Paul Davis ran up 6,879 miles in six months and claimed no personal use; well that’s a document I’ll be requesting, to see the where, why, and when the city business took place. Andy Melendrez states Tom DeSantis, Ex-Assistant City Manager, told him of the 60/40 rule. Well if you know Tom’s track record here at the city and the county, it’s not completely consistent, and I believe he was documenting car use on post-it notes.  Adams, Rusty, Hart and Melendrez claimed fifty percent and reported that business portion to the IRS.  But Andy Melendrez, stated earlier of the 60/40 rule. OK these people are representing the people, but do they really know what they are doing? That’s the question. Further, if doing the people work is such a hardship, why would they feel inclined to do it at all?  There are sacrifices for the common good to make things better.  Again, these are people who do not care about our city, this I deduce based on their statements.

Without getting deep into details of IRS tax law, anytime you use a public vehicle for personal use, it is taxable and considered income.  The income is based on the value of the vehicle.  Otherwise, you are required to substantiate the business use in order to exclude the value of the vehicle use as income.  Responsible parties for documentation are yourself/councilperson and the City.  Therefore, when records/documentation are not provided by the employee/councilperson, the value of that vehicle as provided by the original purchase price or lease value, for the period of time the employee/councilperson uses it, is converted to wages by the employer/City.  It is then up to the employee/councilperson to substantiate business use to the IRS.  If records/documentation are provided by the employee or councilperson, the business portion will be deducted minus the personal use if it applies, with the value of the personal use converted to taxable wages.   Cold Plates, un-taxable, nice while it lasted…..IRS well, they don’t take tax evasion lightly.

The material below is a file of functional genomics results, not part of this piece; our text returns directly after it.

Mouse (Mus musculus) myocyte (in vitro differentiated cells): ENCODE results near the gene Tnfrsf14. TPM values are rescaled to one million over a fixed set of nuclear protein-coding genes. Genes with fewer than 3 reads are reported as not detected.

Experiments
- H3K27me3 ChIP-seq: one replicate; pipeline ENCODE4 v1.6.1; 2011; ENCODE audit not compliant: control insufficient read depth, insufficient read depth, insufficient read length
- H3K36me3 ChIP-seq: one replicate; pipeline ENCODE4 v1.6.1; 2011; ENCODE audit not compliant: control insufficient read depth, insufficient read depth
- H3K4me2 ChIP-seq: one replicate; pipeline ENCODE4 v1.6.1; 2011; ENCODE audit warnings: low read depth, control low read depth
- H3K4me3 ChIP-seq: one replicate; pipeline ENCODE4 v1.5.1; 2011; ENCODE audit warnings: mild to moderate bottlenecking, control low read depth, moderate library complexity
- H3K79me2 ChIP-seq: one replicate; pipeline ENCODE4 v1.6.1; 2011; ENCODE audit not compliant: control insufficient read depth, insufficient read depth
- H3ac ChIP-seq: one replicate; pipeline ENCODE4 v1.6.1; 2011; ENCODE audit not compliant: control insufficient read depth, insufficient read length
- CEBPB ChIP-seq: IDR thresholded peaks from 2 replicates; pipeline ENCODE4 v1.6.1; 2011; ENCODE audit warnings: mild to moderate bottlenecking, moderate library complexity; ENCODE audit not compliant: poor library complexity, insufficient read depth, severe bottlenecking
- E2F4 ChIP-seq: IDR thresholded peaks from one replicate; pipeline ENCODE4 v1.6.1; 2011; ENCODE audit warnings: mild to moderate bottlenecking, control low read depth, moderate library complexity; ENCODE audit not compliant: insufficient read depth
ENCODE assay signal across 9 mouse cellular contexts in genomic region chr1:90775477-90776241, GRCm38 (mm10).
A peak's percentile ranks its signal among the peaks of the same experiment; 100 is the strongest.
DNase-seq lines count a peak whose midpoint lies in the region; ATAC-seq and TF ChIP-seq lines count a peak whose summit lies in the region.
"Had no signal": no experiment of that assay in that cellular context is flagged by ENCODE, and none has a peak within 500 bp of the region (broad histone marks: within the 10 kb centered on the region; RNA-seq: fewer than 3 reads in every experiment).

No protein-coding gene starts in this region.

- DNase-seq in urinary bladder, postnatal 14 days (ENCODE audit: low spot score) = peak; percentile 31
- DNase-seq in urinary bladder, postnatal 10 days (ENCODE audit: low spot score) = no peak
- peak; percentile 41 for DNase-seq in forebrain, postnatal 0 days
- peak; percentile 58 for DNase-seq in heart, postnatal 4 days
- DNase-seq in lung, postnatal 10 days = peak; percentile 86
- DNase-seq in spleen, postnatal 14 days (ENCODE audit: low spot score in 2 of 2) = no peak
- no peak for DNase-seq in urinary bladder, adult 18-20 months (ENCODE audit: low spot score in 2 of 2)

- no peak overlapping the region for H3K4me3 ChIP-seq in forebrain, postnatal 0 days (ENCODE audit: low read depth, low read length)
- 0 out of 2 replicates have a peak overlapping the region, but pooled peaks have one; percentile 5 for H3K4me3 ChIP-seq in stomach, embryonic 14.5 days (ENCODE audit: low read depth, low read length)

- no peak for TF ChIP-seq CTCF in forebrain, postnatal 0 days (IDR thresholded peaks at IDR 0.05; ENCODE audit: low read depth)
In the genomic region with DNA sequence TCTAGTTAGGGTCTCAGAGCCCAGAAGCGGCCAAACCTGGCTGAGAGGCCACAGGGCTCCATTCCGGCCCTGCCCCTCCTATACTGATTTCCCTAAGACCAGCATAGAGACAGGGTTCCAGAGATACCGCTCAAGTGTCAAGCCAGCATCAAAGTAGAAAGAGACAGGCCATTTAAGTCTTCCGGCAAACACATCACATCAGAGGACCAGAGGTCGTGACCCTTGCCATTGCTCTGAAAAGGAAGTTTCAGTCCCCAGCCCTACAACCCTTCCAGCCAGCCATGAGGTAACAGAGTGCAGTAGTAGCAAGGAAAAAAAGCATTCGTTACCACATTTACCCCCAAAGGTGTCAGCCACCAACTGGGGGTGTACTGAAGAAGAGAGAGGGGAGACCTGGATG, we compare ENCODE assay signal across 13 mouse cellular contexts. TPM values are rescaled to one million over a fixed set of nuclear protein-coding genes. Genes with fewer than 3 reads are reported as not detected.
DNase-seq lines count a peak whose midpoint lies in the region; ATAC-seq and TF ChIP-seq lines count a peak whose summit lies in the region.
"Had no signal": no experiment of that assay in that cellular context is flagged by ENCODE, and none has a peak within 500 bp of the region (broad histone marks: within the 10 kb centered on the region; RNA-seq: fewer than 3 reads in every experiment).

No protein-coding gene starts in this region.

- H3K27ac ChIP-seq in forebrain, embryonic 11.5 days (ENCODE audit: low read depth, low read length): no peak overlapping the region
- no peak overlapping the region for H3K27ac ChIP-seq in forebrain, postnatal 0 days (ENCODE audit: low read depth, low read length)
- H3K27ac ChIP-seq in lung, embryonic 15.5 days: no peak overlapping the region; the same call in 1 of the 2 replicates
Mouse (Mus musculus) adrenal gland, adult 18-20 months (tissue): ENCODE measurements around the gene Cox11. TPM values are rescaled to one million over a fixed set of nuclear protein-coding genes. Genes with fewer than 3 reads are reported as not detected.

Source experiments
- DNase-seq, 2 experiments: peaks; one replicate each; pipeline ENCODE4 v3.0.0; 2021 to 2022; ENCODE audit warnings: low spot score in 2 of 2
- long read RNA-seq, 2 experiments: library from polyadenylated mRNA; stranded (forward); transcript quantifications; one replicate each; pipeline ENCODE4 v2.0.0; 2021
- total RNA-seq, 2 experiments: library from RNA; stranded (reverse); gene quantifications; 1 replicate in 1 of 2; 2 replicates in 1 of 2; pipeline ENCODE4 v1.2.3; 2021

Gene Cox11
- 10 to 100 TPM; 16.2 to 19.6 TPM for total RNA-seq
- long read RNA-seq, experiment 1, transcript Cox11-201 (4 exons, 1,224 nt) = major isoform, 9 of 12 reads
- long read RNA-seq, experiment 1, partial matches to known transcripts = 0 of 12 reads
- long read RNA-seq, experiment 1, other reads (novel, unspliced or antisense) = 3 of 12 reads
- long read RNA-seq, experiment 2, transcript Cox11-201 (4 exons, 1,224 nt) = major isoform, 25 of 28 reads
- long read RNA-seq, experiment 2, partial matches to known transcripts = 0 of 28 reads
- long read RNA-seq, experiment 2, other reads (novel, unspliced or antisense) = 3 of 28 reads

1. […] did an article on this very subject back in June of 2011, called, Riverside City Hall: Vehicle Ignorance Prevails: IRS Use For Public Us….  But, Riverside Police Chief Sergio Diaz said repainting the cars would be a waste of money. Some […]